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Speke Hall

Volume 78: debated on Friday 10 May 1985

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Motion made, and Question proposed, That this House do now adjourn.— [Mr. Archie Hamilton.]

2.33 pm

Speke Hall outside Liverpool has been described by Professor Pevsner as one of the four best timber-framed mansions in England, and with its farmland and woodland is an asset to Merseyside. It was accepted by the National Trust, on whose executive committee I serve, in May 1943 with an endowment of £10,000, on condition that Liverpool corporation would take a lease for 99 years, under which it would be responsible for all the repairs and maintenance, taking into account the endowment fund. In 1974, the lease was taken over by Merseyside county council, which has done a first-class job in refurbishing the house. More than £1 million has been spent, but another £300,000 is required to complete the work.

Under the Bill to abolish the metropolitan councils, the Government are proposing that the house will revert to Liverpool city council. This is the nub of the problems that I wish to draw to the attention of my hon. Friend the Minister. He is well aware that Liverpool is a great city fallen on hard times. Some 100 years ago, Lord Derby thought it a greater honour to be lord mayor of Liverpool than to be Prime Minister—a somewhat different scene from today, when the Government are having to embark on a whole range of special measures to prevent the city from falling into irreversible decay.

The shadow of this decline has been apparent for some years. As far back as 1947, James Lees-Milne, reporting on a visit to Speke Hall, wrote:
"I drove to Speke where we were met by the Town Clerk, the City Engineer and a member of the finance committee all smelling strongly of drink. I was not at all satisfied that this house was being looked after by the right committee and gathered that the inside of the house was exclusively within the control of the City Engineer."
The problems today are somewhat different, but I am sure that my hon. Friend is as concerned as was Mr. Lees-Milne that the house should be placed in the right hands, particularly given the amount of public money that has been put into it.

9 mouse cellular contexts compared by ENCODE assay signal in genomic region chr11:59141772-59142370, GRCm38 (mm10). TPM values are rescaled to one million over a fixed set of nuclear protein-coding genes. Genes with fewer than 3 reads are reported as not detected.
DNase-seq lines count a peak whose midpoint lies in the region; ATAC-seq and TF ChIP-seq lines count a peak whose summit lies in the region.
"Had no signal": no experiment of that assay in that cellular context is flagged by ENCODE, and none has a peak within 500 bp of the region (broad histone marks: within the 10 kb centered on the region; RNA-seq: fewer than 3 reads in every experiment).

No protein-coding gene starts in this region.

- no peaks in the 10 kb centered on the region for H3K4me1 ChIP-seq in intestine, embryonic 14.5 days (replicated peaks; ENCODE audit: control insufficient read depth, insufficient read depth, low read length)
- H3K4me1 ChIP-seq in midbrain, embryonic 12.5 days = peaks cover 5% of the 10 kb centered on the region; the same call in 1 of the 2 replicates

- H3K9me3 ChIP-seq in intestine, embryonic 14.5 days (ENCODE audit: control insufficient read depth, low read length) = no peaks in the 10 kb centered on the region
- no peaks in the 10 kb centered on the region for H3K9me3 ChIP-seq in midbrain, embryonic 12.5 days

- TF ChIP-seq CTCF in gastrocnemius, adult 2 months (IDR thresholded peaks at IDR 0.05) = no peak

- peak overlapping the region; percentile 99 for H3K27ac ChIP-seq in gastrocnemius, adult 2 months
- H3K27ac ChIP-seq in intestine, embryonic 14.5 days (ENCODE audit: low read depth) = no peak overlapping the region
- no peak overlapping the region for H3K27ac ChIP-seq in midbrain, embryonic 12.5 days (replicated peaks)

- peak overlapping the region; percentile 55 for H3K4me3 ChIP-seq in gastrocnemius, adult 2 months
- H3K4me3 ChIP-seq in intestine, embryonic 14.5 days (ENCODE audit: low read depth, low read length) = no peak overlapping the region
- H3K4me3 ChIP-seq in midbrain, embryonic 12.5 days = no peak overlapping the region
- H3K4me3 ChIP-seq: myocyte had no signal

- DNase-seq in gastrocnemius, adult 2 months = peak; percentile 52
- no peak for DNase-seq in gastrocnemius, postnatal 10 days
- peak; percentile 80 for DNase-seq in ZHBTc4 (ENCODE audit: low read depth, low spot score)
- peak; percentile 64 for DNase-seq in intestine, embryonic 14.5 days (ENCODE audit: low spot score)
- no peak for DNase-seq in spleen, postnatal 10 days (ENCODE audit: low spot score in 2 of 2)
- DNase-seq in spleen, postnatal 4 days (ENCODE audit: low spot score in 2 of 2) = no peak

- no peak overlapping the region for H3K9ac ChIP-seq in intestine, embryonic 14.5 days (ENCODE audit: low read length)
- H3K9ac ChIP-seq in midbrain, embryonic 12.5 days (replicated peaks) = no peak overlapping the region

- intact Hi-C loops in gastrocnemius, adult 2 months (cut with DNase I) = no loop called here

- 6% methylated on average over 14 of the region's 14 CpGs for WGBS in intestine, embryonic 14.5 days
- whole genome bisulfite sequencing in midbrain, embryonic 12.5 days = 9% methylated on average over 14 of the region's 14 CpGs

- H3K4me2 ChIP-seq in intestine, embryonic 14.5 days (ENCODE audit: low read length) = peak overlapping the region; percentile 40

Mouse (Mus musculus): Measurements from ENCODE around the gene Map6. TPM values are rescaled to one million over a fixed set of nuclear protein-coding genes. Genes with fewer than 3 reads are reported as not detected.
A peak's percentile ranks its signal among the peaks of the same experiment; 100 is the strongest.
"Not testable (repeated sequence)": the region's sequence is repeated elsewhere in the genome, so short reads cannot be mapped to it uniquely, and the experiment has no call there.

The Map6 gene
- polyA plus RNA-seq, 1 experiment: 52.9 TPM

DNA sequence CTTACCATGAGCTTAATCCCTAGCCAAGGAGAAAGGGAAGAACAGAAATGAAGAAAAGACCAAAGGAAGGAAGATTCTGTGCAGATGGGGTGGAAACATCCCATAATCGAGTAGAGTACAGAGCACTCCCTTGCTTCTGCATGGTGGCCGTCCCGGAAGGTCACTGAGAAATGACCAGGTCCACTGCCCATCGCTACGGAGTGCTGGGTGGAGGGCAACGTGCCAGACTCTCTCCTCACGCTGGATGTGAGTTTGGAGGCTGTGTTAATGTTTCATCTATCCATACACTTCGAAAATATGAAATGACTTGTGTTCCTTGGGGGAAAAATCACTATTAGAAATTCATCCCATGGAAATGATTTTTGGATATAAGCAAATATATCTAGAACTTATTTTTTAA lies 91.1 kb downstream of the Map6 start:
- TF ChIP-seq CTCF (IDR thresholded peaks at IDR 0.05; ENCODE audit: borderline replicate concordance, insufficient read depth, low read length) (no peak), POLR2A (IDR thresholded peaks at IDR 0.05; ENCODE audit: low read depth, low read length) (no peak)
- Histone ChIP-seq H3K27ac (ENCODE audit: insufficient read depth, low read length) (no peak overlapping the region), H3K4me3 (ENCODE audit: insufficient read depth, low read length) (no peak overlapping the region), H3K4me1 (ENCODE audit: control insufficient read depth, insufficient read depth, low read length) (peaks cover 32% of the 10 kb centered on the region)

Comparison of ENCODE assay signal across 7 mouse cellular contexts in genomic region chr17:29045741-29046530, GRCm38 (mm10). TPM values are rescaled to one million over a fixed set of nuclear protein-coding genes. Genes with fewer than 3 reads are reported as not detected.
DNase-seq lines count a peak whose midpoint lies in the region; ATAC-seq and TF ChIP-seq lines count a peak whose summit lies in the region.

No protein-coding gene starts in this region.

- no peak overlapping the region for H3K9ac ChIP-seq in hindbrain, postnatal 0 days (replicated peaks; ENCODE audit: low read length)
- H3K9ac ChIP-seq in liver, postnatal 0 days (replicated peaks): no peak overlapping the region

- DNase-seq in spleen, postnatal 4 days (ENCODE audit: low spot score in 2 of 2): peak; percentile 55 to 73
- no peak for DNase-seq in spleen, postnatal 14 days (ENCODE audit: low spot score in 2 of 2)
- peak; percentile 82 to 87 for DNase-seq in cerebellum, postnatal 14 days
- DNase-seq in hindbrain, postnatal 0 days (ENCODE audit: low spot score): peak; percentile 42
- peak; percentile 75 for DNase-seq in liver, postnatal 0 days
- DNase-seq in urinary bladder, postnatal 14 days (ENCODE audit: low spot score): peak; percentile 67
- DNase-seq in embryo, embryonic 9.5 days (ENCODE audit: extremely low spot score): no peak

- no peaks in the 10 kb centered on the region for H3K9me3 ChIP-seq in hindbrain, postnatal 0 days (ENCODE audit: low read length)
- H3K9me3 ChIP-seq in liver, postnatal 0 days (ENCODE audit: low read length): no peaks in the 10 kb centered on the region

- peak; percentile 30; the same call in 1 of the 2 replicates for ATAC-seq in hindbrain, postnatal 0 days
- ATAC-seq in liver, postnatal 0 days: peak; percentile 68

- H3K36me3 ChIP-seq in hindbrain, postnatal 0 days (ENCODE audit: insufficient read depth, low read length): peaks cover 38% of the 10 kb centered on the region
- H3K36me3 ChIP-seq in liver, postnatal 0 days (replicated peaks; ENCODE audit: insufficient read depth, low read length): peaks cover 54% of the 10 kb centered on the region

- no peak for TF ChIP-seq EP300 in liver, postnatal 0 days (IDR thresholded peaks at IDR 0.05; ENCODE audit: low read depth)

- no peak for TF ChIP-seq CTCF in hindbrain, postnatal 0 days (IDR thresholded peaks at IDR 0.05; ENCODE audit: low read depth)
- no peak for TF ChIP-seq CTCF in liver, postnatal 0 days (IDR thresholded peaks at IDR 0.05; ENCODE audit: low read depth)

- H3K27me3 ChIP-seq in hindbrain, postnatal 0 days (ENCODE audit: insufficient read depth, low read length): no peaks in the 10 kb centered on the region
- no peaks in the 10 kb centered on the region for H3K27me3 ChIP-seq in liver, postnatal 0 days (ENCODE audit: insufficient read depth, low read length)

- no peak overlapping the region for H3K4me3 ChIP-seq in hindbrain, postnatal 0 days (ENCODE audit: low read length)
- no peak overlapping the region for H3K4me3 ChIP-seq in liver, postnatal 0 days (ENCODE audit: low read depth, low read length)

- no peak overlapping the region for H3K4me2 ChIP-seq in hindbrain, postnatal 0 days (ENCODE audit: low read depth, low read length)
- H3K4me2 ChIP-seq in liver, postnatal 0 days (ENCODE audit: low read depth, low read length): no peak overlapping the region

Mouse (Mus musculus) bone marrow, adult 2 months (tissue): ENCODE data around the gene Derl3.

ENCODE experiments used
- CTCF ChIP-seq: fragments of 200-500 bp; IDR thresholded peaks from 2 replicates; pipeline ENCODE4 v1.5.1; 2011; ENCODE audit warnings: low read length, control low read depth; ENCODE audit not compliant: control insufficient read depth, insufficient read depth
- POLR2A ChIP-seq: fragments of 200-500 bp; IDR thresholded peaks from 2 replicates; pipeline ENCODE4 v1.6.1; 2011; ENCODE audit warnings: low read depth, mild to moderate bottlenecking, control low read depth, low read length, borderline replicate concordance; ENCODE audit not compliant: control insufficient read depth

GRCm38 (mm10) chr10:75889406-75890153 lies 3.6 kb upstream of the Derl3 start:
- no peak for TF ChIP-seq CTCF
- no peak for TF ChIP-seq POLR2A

Despite what was said in Standing Committee on the Local Government Bill, I cannot believe that my hon. Friend will argue this afternoon that Liverpool city council, which has been described by my right hon. Friend the Secretary of State for the Environment as a total and utter disaster, is the right body to act as custodian for this important house. If he is, will he explain why he believes that Liverpool city council will prove a responsible tenant, what undertakings he has sought or received and what assurances he can offer the National Trust? I shall not be surprised if he can give me none of these, but I shall be delighted if he can.

I have been doing my homework on Liverpool city council, as I am sure he has. It is controlled by the local Labour party, on which the Militant Tendency often prevails. The closed shop and the party line predominate. The story surrounding the destruction of the glasshouses in the botanical gardens at Hartshill, as reported to me by a former city councillor, hardly inspires confidence. Apparently, the gardeners were required to go out on a sympathy strike. Several of them refused to do so and were subjected to the sort of treatment suffered by some of the working miners recently. They were told that they would never work again. Shortly afterwards, the glasshouses were condemned as unsafe and pulled down because there was not the money to repair them.

Plants and buildings can be sensitive to short periods of neglect at critical times. Just suppose that Liverpool city council takes over Speke Hall and all council employees are called out on a sympathy strike or for a day of action. If this has happened on a day when there has been a heavy fall of snow followed by a fast thaw, there will be nobody to clear up the snow on the roof. Who will accept responsibility for the ensuing flood?

My hon. Friend will no doubt be aware that the Liverpool city council has closed St. George's hall through lack of funds. The more I learn of what goes on up there, the more I understand the disbelief in the voice of the hon. Member for Bootle (Mr. Roberts) on the Front Bench of the Standing Committee on the Local Government Bill when he said in effect: "So they are giving Speke to Derek Hatton."